The Wallabies remain wary of an injury-ravaged Wales outfit they’ve held an international stranglehold over for a quarter of a century, with “master coach” Warren Gatland and sharpshooter Dan Biggar firmly on their radar.
Australia have dominated Wales on the world stage, losing just twice since 1987, and currently hold a 10-game winning streak over the world No.2 which dates back to 2008.
In order to break that cycle at Twickenham on Saturday (Sunday AEDT), Wales will need to overcome an enormous injury toll – which resulted in them losing Johnathan Davies, Leigh Halfpenny and Rhys Webb before the World Cup even started.
Centre Scott Williams (knee) and winger Hallom Amos (shoulder) then went down in the brave win over England to leave them devastated.
Saturday’s game has taken on added importance following Australia’s win over England – with both teams already through to the quarter-finals but top spot in the `pool of death’, which brings the added benefit of the easier side of the draw, up for grabs.
“They’ve had a difficult run with injuries and that can sometimes galvanise your team,” Wallabies coach Michael Cheika said.
“That’s where the coach and the smarts of the coach comes in as well.
“What we’re not going to do is start changing the way we look at things because maybe the pool situation has changed.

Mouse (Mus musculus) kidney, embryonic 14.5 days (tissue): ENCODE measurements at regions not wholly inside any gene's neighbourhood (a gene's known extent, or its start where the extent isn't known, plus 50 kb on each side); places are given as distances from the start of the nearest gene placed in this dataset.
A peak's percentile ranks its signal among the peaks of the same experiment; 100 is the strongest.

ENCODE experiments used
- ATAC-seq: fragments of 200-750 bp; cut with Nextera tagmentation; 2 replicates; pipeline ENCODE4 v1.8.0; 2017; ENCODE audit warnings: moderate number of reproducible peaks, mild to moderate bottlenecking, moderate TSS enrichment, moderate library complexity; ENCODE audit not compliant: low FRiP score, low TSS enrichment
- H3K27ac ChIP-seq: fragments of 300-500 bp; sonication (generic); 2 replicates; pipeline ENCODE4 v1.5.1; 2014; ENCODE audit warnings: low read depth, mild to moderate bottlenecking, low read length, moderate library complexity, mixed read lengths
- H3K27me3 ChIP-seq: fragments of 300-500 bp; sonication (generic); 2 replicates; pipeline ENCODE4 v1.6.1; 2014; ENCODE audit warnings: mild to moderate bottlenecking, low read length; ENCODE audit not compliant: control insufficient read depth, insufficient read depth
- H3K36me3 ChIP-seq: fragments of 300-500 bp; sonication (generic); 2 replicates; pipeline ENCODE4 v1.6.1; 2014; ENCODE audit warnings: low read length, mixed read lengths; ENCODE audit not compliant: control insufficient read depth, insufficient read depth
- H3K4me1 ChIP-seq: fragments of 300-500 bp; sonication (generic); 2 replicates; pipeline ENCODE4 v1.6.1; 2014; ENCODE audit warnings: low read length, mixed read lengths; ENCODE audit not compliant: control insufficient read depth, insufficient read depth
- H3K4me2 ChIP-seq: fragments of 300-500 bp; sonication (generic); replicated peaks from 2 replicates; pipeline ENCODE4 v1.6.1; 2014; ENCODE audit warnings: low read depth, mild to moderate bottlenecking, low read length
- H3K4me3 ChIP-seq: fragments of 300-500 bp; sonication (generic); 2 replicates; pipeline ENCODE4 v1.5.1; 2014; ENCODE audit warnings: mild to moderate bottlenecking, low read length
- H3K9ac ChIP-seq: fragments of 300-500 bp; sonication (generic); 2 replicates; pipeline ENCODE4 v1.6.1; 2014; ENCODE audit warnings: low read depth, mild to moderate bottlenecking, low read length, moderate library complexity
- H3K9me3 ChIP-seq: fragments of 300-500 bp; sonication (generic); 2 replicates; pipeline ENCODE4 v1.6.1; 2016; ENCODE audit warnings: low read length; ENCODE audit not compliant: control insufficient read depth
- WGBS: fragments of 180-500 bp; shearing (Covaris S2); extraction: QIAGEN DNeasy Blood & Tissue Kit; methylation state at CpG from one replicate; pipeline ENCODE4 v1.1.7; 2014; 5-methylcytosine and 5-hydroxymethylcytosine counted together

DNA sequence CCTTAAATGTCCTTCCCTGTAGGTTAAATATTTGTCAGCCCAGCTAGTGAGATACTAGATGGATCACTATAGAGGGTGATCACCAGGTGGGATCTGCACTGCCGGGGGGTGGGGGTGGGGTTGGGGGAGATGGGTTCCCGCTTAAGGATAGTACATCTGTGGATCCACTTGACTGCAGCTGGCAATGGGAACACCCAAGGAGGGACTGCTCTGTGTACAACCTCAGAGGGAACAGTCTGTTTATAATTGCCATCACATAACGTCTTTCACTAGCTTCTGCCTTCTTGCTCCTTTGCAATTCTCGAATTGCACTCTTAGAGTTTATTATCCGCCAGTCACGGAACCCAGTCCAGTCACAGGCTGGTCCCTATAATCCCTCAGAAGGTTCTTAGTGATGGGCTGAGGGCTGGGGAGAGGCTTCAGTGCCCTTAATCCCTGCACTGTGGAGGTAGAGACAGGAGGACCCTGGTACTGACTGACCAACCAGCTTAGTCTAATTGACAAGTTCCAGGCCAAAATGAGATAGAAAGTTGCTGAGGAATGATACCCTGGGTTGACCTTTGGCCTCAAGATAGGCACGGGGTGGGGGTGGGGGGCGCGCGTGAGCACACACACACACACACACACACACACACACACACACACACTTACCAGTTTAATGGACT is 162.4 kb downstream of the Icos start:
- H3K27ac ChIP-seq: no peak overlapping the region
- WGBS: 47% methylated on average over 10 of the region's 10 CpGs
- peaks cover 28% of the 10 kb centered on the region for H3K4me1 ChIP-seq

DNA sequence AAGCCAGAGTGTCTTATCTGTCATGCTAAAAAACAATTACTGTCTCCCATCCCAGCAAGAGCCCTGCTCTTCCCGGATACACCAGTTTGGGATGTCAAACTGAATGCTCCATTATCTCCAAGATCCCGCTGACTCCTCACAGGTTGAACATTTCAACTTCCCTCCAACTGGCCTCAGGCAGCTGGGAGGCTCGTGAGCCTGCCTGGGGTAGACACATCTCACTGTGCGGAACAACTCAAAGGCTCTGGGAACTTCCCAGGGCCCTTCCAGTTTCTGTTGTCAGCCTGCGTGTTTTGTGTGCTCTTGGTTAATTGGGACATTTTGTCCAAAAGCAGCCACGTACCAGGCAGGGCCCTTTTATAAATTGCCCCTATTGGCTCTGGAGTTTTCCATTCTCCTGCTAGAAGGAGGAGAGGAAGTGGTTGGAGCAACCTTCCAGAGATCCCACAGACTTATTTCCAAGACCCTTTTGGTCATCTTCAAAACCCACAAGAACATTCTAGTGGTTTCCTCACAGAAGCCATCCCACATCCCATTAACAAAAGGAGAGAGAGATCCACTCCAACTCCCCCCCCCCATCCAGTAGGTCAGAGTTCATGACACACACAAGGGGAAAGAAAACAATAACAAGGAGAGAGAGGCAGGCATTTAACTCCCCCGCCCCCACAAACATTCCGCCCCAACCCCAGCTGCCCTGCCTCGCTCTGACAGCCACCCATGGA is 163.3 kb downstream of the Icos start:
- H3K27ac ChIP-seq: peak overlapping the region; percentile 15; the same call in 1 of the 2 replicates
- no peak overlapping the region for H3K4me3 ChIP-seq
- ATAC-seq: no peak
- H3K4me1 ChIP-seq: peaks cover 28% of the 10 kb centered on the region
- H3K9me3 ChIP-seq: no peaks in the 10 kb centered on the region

“We’ve still got stacks of improvement to make, there are still areas in our game I think we can improve significantly in, some of the work we’re doing off the ball as well.”
Cheika describes Gatland, who has masterminded the rise of Wales over in 2007, as the “master coach”.
He believe the New Zealand-born mentor deserves much of the credit for Wales’ resurgence in the past decade – a period which includes a Six Nations grand slam in 2008 and a World Cup semi-final appearance in 2011.
While the Welsh backline has been decimated, it still includes the star figures of playmaker Dan Biggar and powerful winger/centre George North.
Biggar’s radar-like goalkicking formed the bedrock of Wales’ stunning upset of England and looms as the biggest danger for the Wallabies this weekend.
Cheika stressed discipline was more important than ever against a sharp-shooter capable of slotting penalties from within his own half.
Meanwhile, North needs no introduction to the Wallabies.
From the moment he picked up and carried Israel Folau – who was attempting to make a tackle on the hard-running back – while playing for the British and Irish Lions, he was burnt into the memories of Australian rugby fans.
The extraordinary footage went viral and North remains a potent threat in attack.
“He’s obviously a great ball runner, you can’t let him get a wind up because he’ll be all over you,” Cheika said.